Last season, no one was allowed to attend ISU’s season opener. Eventually, friends and family could attend games. But now, with some COVID-19 protocols eased, the Cyclones can finally play in front of a fully-stocked Jack Trice Stadium.
How will that feel after the strangeness of the 2020 season? Well, kind of strange — but in a good way, Campbell said.
“I think having fans again will be a unique dynamic this fall,” Campbell said. “The one thing last year when there weren’t fans, that was a whole new dynamic but you almost learned to appreciate the game more. The emotion was kind of taken out of it from the fan standpoint and it was almost like playing football in the backyard again. You had to realize that you have to create your own momentum. I think sometimes the mirage of the fans and the mirage of the game day experience is a thing but you also have to realize it’s a mirage and it doesn’t dictate the outcome of the game, you dictate the outcome of the game. I just think there will be a heightened sense of energy and heightened sense of momentum that’s created from the fan base. We have to adapt back to that and not let it overtake our performance. Something we talk about is our preparation and detail have to match the energy that will be created the fan base. It’s a thing we’ll have to adapt back to that may sound easy but might not be with 18 to 22-year-olds. We’ll all feel it on Saturday and it’ll be a special feeling. We just have to make sure it doesn’t overtake us.”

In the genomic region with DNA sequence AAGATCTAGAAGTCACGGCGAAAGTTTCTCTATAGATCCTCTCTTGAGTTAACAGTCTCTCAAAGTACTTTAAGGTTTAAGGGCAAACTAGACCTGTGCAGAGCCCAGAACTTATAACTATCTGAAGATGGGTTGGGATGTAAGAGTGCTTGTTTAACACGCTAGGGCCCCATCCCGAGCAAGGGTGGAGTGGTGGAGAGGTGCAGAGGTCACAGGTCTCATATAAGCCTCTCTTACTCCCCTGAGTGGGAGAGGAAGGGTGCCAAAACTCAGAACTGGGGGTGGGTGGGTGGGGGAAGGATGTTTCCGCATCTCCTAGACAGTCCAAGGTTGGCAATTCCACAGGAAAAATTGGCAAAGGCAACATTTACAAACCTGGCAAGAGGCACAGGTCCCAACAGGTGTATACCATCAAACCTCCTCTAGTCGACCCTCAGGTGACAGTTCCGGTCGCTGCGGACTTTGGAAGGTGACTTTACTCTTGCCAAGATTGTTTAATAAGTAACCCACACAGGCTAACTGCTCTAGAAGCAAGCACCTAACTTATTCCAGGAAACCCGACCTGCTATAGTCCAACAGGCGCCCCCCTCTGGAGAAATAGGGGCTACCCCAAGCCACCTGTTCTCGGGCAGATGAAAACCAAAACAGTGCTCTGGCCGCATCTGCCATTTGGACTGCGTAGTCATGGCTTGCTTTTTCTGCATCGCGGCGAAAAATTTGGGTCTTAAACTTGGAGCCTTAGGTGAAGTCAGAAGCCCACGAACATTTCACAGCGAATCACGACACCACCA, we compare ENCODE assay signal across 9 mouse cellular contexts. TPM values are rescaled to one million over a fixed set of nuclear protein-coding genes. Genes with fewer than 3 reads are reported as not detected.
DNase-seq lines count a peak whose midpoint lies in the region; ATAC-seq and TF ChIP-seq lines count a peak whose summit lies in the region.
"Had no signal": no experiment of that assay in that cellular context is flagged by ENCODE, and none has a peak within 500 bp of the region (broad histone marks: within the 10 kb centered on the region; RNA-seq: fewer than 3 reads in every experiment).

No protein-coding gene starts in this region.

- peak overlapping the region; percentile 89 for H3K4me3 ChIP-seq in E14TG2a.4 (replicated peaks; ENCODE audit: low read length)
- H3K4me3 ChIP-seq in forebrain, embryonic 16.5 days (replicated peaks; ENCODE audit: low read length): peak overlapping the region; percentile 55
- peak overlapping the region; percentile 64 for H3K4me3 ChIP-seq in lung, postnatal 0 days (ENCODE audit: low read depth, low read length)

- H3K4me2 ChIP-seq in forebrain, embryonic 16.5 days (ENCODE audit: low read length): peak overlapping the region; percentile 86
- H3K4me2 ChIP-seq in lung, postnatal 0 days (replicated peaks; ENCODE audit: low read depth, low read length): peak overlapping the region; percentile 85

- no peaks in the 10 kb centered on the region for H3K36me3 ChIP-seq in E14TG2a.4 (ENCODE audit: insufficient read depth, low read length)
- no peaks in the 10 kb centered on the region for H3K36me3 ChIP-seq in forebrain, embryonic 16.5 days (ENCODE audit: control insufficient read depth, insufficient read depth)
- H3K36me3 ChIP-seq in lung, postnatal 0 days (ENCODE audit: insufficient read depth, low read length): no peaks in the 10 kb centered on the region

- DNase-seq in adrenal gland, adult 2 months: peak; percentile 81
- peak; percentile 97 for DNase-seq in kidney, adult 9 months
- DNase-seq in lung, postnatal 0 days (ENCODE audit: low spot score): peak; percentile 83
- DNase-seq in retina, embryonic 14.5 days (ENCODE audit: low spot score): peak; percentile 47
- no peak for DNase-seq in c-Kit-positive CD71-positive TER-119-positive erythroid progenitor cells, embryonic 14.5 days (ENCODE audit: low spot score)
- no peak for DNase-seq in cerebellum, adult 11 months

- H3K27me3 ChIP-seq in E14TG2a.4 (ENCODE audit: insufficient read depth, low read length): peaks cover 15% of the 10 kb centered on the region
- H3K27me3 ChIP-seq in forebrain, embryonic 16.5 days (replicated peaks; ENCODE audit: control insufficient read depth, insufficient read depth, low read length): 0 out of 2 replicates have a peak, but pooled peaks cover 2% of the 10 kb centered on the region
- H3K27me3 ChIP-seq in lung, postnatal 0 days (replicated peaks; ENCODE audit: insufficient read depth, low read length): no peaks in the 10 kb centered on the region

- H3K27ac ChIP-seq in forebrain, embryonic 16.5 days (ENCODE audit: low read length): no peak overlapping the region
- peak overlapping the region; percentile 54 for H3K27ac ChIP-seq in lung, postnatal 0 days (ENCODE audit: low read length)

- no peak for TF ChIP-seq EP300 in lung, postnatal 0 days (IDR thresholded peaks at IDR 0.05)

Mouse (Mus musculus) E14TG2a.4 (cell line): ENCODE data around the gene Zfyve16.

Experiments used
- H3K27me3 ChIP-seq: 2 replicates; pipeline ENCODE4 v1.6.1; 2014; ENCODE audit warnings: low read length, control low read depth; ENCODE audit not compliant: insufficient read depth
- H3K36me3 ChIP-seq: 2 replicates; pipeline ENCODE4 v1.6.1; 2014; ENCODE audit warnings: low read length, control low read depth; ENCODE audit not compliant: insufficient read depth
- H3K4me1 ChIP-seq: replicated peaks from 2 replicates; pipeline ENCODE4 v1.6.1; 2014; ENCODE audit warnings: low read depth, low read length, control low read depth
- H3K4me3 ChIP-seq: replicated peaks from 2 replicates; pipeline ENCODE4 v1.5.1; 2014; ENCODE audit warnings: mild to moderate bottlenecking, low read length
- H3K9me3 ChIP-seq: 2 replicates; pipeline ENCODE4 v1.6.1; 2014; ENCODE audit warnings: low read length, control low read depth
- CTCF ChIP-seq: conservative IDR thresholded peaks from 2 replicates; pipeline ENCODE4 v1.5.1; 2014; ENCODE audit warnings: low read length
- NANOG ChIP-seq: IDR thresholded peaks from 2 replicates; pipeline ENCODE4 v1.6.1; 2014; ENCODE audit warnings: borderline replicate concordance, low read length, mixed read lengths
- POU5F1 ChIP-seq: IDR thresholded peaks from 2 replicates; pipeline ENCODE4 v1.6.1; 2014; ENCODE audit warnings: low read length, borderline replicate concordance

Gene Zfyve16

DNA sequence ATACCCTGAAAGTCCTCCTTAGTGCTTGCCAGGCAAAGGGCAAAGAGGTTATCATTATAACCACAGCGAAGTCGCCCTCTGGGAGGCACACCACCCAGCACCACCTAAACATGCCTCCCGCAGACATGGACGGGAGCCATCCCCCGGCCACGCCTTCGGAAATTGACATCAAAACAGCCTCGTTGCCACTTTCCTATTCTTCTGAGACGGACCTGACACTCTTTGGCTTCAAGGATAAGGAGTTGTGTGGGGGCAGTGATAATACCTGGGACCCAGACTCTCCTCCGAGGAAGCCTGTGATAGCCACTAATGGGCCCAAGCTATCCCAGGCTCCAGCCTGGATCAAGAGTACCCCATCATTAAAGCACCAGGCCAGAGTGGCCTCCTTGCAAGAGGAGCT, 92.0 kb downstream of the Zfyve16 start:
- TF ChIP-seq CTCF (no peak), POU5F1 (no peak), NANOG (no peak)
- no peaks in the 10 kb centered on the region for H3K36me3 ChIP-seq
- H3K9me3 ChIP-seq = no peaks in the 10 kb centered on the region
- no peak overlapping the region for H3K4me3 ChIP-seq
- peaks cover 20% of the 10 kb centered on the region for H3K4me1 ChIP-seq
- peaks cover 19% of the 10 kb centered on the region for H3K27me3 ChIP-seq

CYCLONE (AND PANTHER) PRIDE
It’s secret that ISU senior tight end Chase Allen has strong ties to Northern Iowa. His dad, Terry, was the Panthers’ quarterback in the late 1970s and a successful head coach from 1989-96. His brother, Alex, is a sophomore tight end at UNI.
“They’re always talking about Panther pride to me,” Chase Allen said. “So I want a little better outing (than ISU’s 29-26 triple-O win over UNI in 2019) for the Cyclones this time around. But definitely a special time for our family. It’s so cool. I mean, we took a picture together on the field, with me, my brother, and my dad last time, and I remember everything about that game. It means a lot to me, so just to be able to do it again is really special.”
“The question is, ‘How does this team become the best version of itself?’ You have so many different dynamics. We have veteran guys that have played a lot of football, how do we improve those guys? How do they take another step forward? We have a big chunk of guys who only have marginal playing time. How do we get with those guys and figure out the consistency part of it and how do we get them to play with the level of excellence we need? Then there’s this whole group of young guys who haven’t played a down yet. How do we get those guys to improve and grow? For us, this has been the most unique puzzle we’ve put together because we have so many different guys and so many different groups of guys that need so many different things. That’s been a unique challenge. And it’ll show on Saturday if we put the puzzle together right. That’s an exciting thing as a coach.” — Matt Campbell on his No. 7-ranked team entering the season.